"I definitely controlled the count better, made better choices with my pitches," Ottavino said. "I think I can improve on that, still. But in general, working ahead and being able to mix the pitches the way I wanted was the biggest thing I did last year.
"We've got a lot of new guys and a much deeper bullpen. So I'm not really worried about a specific role. I'm a guy that doesn't really need a defined role. If I can be the jack-of-all-trades guy, then that'll be good enough for me and really help our team win."
CarGo may stay in left, won't bounce around
SCOTTSDALE, Ariz. -- After trading Dexter Fowler to the Astros during the winter, the Rockies announced that they would move three-time Rawlings Gold Glove Award winner Carlos Gonzalez from left field to Fowler's old center-field spot.
But in recent days, manager Walt Weiss has said he's open to the possibility of Gonzalez staying in left, especially since right-handed-hitting Drew Stubbs -- acquired from the Indians in a trade subsequent to the Fowler trade -- is a center fielder by trade. Left-handed-hitting Charlie Blackmon and right-handed-hitting Brandon Barnes, part of the Fowler trade, have experience in center and left-handed-hitting Corey Dickerson has worked at all three spots.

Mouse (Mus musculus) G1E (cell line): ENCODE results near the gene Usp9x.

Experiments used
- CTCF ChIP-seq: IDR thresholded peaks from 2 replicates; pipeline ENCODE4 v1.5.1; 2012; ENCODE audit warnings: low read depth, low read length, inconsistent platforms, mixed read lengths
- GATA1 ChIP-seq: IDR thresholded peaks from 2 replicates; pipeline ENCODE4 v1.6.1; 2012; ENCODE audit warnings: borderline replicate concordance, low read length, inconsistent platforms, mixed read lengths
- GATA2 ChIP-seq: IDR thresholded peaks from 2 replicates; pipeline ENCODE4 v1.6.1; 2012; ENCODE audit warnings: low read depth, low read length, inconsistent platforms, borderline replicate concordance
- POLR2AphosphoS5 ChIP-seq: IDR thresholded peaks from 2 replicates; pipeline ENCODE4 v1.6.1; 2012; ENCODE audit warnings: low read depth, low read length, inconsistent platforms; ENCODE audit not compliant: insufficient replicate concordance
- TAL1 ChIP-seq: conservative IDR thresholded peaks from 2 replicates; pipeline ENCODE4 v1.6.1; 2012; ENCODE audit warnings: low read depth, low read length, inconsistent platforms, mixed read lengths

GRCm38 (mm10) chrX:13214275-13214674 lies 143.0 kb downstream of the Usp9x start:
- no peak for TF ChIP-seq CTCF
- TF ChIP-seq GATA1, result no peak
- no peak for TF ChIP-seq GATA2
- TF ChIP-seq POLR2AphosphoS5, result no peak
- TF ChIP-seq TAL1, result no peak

For now, Weiss said Gonzalez is in center, but he reserves the right to change his mind. He won't, however, move him back and forth. Gonzalez also has said he does not want to move back and forth.
"That'll be a popular question this spring," Weiss said. "We've got him in center right now. That's the plan. We have a lot of options in the outfield. We have a lot of flexibility. We have a lot of good players competing out there. We have a lot of options in center field. I understand that.
"In the end, it all comes down to who gives us the best chance to win -- offensively, defensively. We're not going to bounce [Gonzalez] around. That's not to say we won't change our minds [about him in left or center]."
Rockies' options for leadoff include LeMahieu
SCOTTSDALE, Ariz. - With the Rockies planning to use defending National League batting champ Michael Cuddyer in the No. 2 spot in the batting order, manager Walt Weiss has the flexibility to move second baseman DJ LeMahieu -- penciled in the No. 8 hole after hitting second much of last year -- to the leadoff spot at times.
Left-handed hitting outfielder Charlie Blackmon and Corey Dickerson are candidates to hit leadoff. But when Drew Stubbs, acquired from the Indians this offseason, is in the lineup, Weiss wants another option at the top and believes LeMahieu can do the job, even though he has a .314 career on-base percentage.